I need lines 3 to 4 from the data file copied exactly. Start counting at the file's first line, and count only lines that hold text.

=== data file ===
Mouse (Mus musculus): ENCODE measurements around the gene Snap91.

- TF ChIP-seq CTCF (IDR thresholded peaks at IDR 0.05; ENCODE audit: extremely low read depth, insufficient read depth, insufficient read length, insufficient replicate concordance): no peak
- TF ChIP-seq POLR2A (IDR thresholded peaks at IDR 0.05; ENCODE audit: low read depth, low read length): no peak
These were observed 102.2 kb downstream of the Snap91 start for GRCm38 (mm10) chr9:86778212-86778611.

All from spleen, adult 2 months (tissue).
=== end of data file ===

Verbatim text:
- TF ChIP-seq POLR2A (IDR thresholded peaks at IDR 0.05; ENCODE audit: low read depth, low read length): no peak
These were observed 102.2 kb downstream of the Snap91 start for GRCm38 (mm10) chr9:86778212-86778611.